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3 posts tagged "Telfar"

Telfar Clemens Pops Up at Opening Ceremony and Hints at His Plans for NYFW


telfarPeople poured into Opening Ceremony last night for a preview party to celebrate Telfar Clemens’ new pop-up in the store on Howard Street. The vodka flowed and a smiling life-sized sculpture of the designer sat in the window. “I want to be a new kind of American designer,” Clemens said over the noisy party din. If Clemens is consistently anything, it’s exactly that—new.

The OC pop-up from the ever-emerging designer includes soft, Snuggie-shaped tunics: “I’m all about using comfort fabrics and applying them to luxury clothes, which is a hard concept for anyone to get. They’re like, ‘But this is my bathrobe?’” It also includes leather bags emblazoned with the Telfar logo—in both full and miniature sizes—and T-shirts printed with images from the lookbook video that played overhead.

It was all very meta, and Clemens’ role shifted from the DJ throwing the party to the designer for whom the party was thrown throughout the night. “I’m about leveling the playing field between what’s fashion and what’s normal, what’s taste and what’s classic” he said. “I like mixing high-end and lowbrow and equalizing them. Not that one is good and one is bad. It just is what it is.”

Clemens is known for launching clothing collections alongside innovative, thought-provoking “projects.” Last season he created a crowdsourcing app in which the public was invited to submit looks for consideration on the runway. “The community styled my show,” he said. In February, he teamed up with Kmart for a collection presented at the New Museum.

So what’s the new, crazy concept for this Fall’s New York fashion week? “This season is all about owning my own concepts,” Clemons said. “We will be referencing ourselves in everything. Like when you see our belt loops or pockets, you know that is Telfar. We’re calling the theme ‘Patent Pending.’”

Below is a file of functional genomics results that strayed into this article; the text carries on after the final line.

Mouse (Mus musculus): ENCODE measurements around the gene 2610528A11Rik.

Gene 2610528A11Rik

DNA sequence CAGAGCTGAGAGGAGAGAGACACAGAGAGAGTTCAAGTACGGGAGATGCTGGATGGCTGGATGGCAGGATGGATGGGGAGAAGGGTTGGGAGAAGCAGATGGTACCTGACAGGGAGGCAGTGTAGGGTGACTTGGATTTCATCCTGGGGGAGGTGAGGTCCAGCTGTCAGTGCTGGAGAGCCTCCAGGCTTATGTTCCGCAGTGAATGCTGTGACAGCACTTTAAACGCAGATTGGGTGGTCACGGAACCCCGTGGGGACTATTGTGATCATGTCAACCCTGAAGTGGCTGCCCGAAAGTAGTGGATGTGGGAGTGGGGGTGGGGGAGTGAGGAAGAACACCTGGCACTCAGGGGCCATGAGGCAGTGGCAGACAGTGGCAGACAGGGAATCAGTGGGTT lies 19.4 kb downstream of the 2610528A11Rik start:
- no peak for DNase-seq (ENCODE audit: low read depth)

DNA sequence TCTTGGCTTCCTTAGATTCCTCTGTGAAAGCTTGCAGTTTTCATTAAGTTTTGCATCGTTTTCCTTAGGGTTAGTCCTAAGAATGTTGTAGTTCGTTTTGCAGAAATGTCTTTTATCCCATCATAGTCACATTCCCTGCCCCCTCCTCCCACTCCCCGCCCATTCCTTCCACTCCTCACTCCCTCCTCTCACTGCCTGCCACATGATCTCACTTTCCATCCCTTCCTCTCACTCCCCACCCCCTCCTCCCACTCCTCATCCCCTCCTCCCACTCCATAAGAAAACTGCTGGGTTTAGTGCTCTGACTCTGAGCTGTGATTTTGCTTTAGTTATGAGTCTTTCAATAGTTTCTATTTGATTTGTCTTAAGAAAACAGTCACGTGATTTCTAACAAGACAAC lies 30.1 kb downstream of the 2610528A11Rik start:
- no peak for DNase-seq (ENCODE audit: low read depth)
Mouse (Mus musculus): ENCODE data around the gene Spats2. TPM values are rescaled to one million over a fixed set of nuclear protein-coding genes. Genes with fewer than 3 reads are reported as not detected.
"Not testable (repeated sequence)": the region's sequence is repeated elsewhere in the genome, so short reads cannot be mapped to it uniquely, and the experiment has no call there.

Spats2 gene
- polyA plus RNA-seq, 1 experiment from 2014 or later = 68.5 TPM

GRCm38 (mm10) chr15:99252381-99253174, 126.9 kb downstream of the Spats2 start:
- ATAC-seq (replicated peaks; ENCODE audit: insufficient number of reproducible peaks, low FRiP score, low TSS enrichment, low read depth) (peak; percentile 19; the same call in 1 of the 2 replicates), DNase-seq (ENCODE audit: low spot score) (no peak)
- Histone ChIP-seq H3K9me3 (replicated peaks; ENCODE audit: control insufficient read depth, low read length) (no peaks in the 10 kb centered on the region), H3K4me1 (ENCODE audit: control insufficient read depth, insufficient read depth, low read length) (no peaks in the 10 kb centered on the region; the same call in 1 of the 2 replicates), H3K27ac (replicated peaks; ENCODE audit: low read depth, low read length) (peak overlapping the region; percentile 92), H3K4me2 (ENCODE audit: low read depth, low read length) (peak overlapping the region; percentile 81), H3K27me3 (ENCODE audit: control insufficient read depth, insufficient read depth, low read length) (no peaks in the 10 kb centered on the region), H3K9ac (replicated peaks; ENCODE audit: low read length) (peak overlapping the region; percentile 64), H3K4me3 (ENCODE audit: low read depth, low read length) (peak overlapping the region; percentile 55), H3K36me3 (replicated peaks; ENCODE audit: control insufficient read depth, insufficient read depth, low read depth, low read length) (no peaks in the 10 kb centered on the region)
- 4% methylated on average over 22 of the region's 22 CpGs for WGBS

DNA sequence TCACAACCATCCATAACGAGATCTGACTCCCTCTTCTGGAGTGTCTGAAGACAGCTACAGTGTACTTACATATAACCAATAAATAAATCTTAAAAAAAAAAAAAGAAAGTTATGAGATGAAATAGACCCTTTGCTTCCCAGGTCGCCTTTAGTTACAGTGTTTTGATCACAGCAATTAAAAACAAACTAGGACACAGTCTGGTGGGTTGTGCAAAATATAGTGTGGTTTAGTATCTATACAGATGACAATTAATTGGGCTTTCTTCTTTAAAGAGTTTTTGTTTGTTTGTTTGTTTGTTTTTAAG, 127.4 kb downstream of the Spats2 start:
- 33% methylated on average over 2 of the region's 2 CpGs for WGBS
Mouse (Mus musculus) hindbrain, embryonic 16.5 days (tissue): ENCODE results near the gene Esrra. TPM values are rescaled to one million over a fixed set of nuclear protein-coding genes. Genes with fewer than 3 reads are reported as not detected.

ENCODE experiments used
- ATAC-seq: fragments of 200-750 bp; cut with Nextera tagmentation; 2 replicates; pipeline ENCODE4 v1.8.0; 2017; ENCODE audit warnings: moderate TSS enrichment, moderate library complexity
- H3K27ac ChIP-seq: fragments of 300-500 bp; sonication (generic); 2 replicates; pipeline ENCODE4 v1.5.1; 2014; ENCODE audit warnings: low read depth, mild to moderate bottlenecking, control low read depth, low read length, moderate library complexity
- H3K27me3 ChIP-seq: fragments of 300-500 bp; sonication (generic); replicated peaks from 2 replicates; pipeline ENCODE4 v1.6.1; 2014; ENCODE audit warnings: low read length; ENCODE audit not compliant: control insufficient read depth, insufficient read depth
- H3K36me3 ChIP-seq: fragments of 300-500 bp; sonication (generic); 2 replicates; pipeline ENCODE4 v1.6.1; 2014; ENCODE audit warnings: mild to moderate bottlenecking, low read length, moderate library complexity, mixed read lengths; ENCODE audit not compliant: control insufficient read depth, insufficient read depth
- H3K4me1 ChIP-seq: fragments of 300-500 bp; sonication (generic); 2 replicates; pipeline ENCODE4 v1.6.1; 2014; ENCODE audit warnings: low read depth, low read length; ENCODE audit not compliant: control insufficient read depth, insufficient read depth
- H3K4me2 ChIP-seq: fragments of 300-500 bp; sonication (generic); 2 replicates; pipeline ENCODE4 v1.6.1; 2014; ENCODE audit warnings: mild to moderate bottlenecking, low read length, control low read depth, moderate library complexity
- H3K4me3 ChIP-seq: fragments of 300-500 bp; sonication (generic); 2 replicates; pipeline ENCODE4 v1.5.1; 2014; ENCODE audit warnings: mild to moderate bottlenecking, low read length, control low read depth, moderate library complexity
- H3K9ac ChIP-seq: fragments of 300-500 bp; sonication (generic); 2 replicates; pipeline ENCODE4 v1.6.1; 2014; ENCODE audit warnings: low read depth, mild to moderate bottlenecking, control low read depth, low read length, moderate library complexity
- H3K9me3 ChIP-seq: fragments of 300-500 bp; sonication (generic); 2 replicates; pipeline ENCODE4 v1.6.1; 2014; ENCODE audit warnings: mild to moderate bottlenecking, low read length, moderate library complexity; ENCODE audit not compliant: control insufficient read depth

Photo: Rosalie Knox

The Morning After: Our EIC Recaps Yesterday’s Action


Donna Karan

There’s a new movement in New York. It encompasses labels like Hood by Air, Virgil Abloh’s Off-White, and the Been Trill collective; intersects with the digital platform-cum-real-world retailer VFiles; and includes someone like Telfar Clemens. These designers play in the high-fashion space, but they don’t need it because they communicate directly—in both an emotional and commercial sense—with their audience, a peer group who doesn’t so much celebrate difference as shrug it off. The performance artist Boychild, sitting front-row here, is the movement’s, well, Poster Boychild. Clemens showed his new collection—workwear tweaked in proportion and fabrication, including a cool riff on an Ugg boot in detachable leather sections—at the top of the New Museum, but the real action was downstairs in the lobby, where he was simultaneously selling his sweatshirts to a heaving sea of hipsters. Collectively, there’s an energy among this group that the city hasn’t seen since the eighties, and mainstream fashion ought to pay attention, because as VFiles’ Julie Anne Quay will tell you, this is the future.

At their best, Thom Browne’s shows walk a tightrope between horror and humor. I felt a bit of that tension was missing in yesterday’s religion-themed potboiler, but the last look, a gold dress with a train so heavy that the model looked like she could topple off the raised catwalk at any moment—a true fall from grace, as it were—had that echt Browne frisson. Was the girl a victim or a knowing co-conspirator in this act of cruelty? I doubt I’m the first to say Browne is the Hitchcock of fashion.